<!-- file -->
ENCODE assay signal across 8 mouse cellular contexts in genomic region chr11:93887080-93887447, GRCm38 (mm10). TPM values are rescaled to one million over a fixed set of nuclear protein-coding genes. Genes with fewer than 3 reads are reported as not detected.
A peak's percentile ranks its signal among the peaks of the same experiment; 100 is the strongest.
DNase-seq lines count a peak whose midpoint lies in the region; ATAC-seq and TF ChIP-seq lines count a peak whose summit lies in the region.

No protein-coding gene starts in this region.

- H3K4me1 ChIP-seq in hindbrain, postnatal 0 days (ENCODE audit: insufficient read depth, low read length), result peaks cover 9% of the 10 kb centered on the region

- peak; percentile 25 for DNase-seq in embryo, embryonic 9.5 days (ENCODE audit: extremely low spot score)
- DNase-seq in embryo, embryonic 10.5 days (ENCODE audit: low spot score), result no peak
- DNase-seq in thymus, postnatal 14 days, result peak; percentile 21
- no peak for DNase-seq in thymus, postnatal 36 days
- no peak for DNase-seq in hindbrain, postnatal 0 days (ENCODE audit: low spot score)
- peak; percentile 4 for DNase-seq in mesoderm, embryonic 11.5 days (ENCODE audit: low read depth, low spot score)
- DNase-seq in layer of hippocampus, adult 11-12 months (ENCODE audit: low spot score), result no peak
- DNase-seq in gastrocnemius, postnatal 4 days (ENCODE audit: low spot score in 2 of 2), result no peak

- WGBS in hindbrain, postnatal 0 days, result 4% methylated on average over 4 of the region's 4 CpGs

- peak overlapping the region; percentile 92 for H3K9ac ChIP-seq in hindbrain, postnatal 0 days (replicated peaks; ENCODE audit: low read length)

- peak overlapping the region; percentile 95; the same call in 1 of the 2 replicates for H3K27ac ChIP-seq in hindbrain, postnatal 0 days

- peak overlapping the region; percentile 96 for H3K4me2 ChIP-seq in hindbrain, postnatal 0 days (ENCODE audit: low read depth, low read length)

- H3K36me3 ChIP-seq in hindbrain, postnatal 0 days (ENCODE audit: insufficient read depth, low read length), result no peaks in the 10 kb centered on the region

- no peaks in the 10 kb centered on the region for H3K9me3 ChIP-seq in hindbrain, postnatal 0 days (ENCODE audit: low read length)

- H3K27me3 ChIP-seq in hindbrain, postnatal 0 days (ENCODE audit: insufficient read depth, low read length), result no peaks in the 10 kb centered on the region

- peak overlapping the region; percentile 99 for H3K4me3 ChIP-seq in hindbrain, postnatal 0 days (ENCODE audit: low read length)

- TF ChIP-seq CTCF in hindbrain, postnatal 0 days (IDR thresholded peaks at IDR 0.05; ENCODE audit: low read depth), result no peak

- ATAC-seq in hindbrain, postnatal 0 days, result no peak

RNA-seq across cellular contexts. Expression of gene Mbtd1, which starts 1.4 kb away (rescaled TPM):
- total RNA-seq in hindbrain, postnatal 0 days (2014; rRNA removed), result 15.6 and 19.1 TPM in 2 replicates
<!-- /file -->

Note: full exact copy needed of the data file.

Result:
ENCODE assay signal across 8 mouse cellular contexts in genomic region chr11:93887080-93887447, GRCm38 (mm10). TPM values are rescaled to one million over a fixed set of nuclear protein-coding genes. Genes with fewer than 3 reads are reported as not detected.
A peak's percentile ranks its signal among the peaks of the same experiment; 100 is the strongest.
DNase-seq lines count a peak whose midpoint lies in the region; ATAC-seq and TF ChIP-seq lines count a peak whose summit lies in the region.

No protein-coding gene starts in this region.

- H3K4me1 ChIP-seq in hindbrain, postnatal 0 days (ENCODE audit: insufficient read depth, low read length), result peaks cover 9% of the 10 kb centered on the region

- peak; percentile 25 for DNase-seq in embryo, embryonic 9.5 days (ENCODE audit: extremely low spot score)
- DNase-seq in embryo, embryonic 10.5 days (ENCODE audit: low spot score), result no peak
- DNase-seq in thymus, postnatal 14 days, result peak; percentile 21
- no peak for DNase-seq in thymus, postnatal 36 days
- no peak for DNase-seq in hindbrain, postnatal 0 days (ENCODE audit: low spot score)
- peak; percentile 4 for DNase-seq in mesoderm, embryonic 11.5 days (ENCODE audit: low read depth, low spot score)
- DNase-seq in layer of hippocampus, adult 11-12 months (ENCODE audit: low spot score), result no peak
- DNase-seq in gastrocnemius, postnatal 4 days (ENCODE audit: low spot score in 2 of 2), result no peak

- WGBS in hindbrain, postnatal 0 days, result 4% methylated on average over 4 of the region's 4 CpGs

- peak overlapping the region; percentile 92 for H3K9ac ChIP-seq in hindbrain, postnatal 0 days (replicated peaks; ENCODE audit: low read length)

- peak overlapping the region; percentile 95; the same call in 1 of the 2 replicates for H3K27ac ChIP-seq in hindbrain, postnatal 0 days

- peak overlapping the region; percentile 96 for H3K4me2 ChIP-seq in hindbrain, postnatal 0 days (ENCODE audit: low read depth, low read length)

- H3K36me3 ChIP-seq in hindbrain, postnatal 0 days (ENCODE audit: insufficient read depth, low read length), result no peaks in the 10 kb centered on the region

- no peaks in the 10 kb centered on the region for H3K9me3 ChIP-seq in hindbrain, postnatal 0 days (ENCODE audit: low read length)

- H3K27me3 ChIP-seq in hindbrain, postnatal 0 days (ENCODE audit: insufficient read depth, low read length), result no peaks in the 10 kb centered on the region

- peak overlapping the region; percentile 99 for H3K4me3 ChIP-seq in hindbrain, postnatal 0 days (ENCODE audit: low read length)

- TF ChIP-seq CTCF in hindbrain, postnatal 0 days (IDR thresholded peaks at IDR 0.05; ENCODE audit: low read depth), result no peak

- ATAC-seq in hindbrain, postnatal 0 days, result no peak

RNA-seq across cellular contexts. Expression of gene Mbtd1, which starts 1.4 kb away (rescaled TPM):
- total RNA-seq in hindbrain, postnatal 0 days (2014; rRNA removed), result 15.6 and 19.1 TPM in 2 replicates